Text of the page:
We all agree that information about Farley's work should be expanded. Unfortunately, no one has a chance to edit this article because of iamcuriousblue's constant and capricious reversions.
The term "sex work" is not "generally accepted" and in fact there are a variety of conflicting definitions for this term. It is not a scientific term. Farley does not use it. To describe her statements on prostitution as statements about "sex work" is to be deliberately misleading as well as inaccurate. Again, this is not an topical article about the term "sex work", it is a bio article where the emphasis should be on accurately reflecting the work of the subject as well as mentioning and linking to critics.
Again with the straw man argument. And again I point out to you that I have no problem including the views of critics. This is boring. I have trouble with the way you have written about the criticisms and I believe there is a way to include the criticism that can be agreeable to all. It is called collaboration. Let's do it. --Axiomatica 18:59, 27 September 2007 (UTC)
I ask that you not insert your arguments between paragraphs in other people's arguments. It rapidly becomes very difficult to tell who is arguing what when you do this.
If you have no problems with the views of critics being aired in the article, then why do you continue to revert to a version in which the three passages outline in the prior section are wholly excised?
As for your assertion that the term "sex work" is not generally accepted and that the term is not "scientific", that is simply your assertion. A Lexis/Nexis or Web of Science search would reveal otherwise. The term is, in fact, in wide use in social science and social policy publications. Just because you assert otherwise doesn't make it so.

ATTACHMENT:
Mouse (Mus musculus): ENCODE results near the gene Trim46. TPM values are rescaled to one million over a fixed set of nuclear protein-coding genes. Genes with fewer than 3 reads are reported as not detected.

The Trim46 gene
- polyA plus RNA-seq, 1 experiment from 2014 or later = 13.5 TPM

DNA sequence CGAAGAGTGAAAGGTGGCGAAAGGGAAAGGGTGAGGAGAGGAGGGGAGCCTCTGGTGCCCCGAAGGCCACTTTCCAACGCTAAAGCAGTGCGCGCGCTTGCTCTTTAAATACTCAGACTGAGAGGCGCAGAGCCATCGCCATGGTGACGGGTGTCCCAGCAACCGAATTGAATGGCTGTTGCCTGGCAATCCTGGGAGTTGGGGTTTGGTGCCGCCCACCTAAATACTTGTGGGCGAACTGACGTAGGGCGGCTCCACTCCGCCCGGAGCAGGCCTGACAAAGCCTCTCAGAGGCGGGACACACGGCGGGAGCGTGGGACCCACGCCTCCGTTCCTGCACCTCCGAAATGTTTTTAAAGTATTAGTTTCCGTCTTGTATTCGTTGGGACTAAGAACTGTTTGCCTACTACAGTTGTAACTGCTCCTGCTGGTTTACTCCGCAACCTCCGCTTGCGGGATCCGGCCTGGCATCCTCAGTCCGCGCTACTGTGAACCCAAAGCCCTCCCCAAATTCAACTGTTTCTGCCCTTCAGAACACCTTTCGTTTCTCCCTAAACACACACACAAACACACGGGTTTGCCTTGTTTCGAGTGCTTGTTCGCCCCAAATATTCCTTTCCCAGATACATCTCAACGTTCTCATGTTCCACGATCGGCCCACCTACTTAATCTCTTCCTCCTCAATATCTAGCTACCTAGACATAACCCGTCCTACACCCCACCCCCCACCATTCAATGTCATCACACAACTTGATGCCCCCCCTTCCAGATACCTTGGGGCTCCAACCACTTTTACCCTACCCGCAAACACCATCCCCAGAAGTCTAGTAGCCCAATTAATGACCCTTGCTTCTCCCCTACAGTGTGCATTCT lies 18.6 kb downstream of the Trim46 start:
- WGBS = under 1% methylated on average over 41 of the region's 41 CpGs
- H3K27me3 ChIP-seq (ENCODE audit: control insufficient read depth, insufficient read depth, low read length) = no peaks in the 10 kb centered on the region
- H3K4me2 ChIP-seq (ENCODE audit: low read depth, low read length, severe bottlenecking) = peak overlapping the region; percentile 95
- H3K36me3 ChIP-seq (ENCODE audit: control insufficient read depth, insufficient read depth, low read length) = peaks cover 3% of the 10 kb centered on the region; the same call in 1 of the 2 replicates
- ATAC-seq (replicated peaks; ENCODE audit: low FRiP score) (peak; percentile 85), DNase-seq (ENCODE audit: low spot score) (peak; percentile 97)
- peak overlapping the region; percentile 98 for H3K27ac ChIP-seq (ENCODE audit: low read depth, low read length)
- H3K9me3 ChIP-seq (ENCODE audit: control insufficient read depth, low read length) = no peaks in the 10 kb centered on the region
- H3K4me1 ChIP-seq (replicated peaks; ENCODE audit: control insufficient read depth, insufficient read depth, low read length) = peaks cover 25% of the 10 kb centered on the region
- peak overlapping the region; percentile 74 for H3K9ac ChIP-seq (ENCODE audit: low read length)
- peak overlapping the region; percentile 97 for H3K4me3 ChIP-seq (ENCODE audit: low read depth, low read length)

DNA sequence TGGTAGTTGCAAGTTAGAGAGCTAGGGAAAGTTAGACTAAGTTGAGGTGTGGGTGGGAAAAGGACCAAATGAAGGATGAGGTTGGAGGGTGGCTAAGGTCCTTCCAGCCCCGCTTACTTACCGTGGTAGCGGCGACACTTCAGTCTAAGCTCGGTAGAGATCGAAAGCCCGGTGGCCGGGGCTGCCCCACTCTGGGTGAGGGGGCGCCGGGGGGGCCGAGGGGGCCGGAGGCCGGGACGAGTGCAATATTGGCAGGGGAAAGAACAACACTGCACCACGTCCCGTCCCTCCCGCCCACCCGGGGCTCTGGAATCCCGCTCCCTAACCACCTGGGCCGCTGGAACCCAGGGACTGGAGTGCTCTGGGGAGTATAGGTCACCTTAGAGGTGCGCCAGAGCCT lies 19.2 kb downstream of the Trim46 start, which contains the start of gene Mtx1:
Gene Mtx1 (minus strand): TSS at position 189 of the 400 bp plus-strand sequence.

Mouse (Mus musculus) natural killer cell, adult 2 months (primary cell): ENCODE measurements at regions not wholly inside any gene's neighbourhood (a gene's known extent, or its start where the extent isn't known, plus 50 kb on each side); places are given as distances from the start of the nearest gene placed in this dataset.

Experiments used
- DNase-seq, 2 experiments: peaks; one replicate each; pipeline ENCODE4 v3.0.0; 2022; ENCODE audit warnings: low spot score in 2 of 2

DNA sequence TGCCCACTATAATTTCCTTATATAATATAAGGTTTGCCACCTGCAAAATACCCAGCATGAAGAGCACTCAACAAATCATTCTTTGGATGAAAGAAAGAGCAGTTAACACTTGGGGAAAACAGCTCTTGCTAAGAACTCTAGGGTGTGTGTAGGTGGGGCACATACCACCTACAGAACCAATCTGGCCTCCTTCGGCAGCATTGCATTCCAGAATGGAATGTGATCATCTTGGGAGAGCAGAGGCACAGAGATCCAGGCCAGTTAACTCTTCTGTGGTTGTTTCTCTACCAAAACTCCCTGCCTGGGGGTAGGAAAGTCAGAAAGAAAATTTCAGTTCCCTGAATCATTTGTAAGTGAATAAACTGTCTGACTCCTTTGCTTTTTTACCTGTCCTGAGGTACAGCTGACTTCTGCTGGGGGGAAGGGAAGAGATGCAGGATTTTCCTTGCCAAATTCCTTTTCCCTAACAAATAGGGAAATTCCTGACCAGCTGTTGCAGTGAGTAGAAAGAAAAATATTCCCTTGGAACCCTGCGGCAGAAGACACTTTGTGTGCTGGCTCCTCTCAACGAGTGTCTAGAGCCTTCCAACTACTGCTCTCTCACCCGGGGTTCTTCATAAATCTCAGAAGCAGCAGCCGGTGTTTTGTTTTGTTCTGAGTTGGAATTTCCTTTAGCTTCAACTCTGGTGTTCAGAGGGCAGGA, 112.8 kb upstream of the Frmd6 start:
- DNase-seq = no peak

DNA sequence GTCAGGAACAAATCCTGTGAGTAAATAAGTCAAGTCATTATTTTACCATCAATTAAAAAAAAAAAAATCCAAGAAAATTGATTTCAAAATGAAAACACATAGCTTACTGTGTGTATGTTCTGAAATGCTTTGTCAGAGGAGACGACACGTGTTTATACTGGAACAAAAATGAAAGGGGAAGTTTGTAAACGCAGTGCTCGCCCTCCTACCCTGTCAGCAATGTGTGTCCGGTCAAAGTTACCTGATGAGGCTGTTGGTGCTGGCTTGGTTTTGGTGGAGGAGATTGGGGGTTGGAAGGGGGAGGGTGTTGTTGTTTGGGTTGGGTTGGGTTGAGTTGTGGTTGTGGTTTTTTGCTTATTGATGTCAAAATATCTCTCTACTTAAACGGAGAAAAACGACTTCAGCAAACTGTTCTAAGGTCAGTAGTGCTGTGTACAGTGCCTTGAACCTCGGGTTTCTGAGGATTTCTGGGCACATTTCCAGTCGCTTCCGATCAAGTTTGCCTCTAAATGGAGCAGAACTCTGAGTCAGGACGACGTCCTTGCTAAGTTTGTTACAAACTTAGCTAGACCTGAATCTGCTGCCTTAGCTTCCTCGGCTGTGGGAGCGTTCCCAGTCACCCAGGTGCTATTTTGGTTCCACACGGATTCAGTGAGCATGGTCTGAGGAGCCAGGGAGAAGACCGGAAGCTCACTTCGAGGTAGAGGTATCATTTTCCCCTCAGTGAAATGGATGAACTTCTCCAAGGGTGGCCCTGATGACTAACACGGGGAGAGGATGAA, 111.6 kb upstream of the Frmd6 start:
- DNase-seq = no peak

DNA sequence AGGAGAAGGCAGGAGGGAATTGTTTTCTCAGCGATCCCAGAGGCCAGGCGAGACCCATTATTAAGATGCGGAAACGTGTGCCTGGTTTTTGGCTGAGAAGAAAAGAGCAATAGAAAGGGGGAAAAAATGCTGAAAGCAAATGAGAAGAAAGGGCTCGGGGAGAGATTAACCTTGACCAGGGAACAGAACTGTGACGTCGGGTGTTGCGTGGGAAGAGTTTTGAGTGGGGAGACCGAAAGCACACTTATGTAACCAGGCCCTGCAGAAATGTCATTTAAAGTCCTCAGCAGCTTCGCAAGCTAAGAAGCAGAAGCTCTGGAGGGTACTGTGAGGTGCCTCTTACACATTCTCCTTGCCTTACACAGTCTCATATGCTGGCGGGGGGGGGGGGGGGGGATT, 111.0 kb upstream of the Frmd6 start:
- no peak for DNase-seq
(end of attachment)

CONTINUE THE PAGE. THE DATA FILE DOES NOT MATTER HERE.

Your calls to "work with us" are kind of laughable – basically, you are the only other major editor (with Ninorc making occasional contributions) and you have shown an ongoing and resolute unwillingness to work with me, as your ongoing demands that I stop editing this article altogether and your requests elsewhere looking for a way to have me blocked from editing attest to. And the fact is, I have been working with other editors – when Ninorc came up with the September 19th version, I reverted it (since it dropped entire passages wholesale), however, I then proceeded reincorporate the vast majority of Ninorc's additions to the article, with the additional step that I did so based on citation of an actual published source by Farley. You have continued to label every single edit I've made to this article as vandalism, even places where I've added references, reworded the article to be improve balance (such as editing to present Farley's views and her critics views in the same tone), adding citations and ISBN numbers, etc and have accordingly reverted to versions that drop these changes entirely. I'd like to work with you, but your actions and rhetoric always seem to come down to "my way or the highway" – either your demands are complied with 100% or I'm "vandalizing" the article.